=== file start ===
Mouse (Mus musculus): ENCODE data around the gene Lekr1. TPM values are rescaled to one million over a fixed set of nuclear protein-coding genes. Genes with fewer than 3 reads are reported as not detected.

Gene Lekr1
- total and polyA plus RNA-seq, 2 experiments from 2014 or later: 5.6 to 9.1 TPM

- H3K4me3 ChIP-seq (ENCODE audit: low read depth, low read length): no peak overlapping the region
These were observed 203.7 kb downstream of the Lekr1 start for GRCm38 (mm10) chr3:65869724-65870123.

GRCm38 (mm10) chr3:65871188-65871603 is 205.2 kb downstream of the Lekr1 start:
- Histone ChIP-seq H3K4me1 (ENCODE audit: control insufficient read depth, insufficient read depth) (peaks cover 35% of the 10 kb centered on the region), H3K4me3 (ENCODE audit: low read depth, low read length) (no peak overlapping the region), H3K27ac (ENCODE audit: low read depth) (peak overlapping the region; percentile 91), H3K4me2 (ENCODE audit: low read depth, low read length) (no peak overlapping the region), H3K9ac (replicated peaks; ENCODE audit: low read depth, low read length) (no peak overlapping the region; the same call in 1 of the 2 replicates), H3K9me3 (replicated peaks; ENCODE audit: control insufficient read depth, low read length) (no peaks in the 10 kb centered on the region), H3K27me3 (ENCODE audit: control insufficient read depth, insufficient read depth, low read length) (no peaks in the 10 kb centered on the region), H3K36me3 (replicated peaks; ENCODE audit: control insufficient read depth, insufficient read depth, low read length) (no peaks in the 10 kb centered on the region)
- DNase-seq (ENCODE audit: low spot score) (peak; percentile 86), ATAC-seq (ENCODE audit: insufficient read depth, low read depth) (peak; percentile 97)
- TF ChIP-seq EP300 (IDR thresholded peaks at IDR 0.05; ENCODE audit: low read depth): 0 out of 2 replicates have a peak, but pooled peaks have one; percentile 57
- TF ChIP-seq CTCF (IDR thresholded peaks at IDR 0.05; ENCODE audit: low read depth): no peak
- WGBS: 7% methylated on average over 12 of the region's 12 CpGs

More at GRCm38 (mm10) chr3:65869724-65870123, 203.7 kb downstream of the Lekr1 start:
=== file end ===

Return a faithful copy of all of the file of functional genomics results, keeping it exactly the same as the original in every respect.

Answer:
Mouse (Mus musculus): ENCODE data around the gene Lekr1. TPM values are rescaled to one million over a fixed set of nuclear protein-coding genes. Genes with fewer than 3 reads are reported as not detected.

Gene Lekr1
- total and polyA plus RNA-seq, 2 experiments from 2014 or later: 5.6 to 9.1 TPM

- H3K4me3 ChIP-seq (ENCODE audit: low read depth, low read length): no peak overlapping the region
These were observed 203.7 kb downstream of the Lekr1 start for GRCm38 (mm10) chr3:65869724-65870123.

GRCm38 (mm10) chr3:65871188-65871603 is 205.2 kb downstream of the Lekr1 start:
- Histone ChIP-seq H3K4me1 (ENCODE audit: control insufficient read depth, insufficient read depth) (peaks cover 35% of the 10 kb centered on the region), H3K4me3 (ENCODE audit: low read depth, low read length) (no peak overlapping the region), H3K27ac (ENCODE audit: low read depth) (peak overlapping the region; percentile 91), H3K4me2 (ENCODE audit: low read depth, low read length) (no peak overlapping the region), H3K9ac (replicated peaks; ENCODE audit: low read depth, low read length) (no peak overlapping the region; the same call in 1 of the 2 replicates), H3K9me3 (replicated peaks; ENCODE audit: control insufficient read depth, low read length) (no peaks in the 10 kb centered on the region), H3K27me3 (ENCODE audit: control insufficient read depth, insufficient read depth, low read length) (no peaks in the 10 kb centered on the region), H3K36me3 (replicated peaks; ENCODE audit: control insufficient read depth, insufficient read depth, low read length) (no peaks in the 10 kb centered on the region)
- DNase-seq (ENCODE audit: low spot score) (peak; percentile 86), ATAC-seq (ENCODE audit: insufficient read depth, low read depth) (peak; percentile 97)
- TF ChIP-seq EP300 (IDR thresholded peaks at IDR 0.05; ENCODE audit: low read depth): 0 out of 2 replicates have a peak, but pooled peaks have one; percentile 57
- TF ChIP-seq CTCF (IDR thresholded peaks at IDR 0.05; ENCODE audit: low read depth): no peak
- WGBS: 7% methylated on average over 12 of the region's 12 CpGs

More at GRCm38 (mm10) chr3:65869724-65870123, 203.7 kb downstream of the Lekr1 start: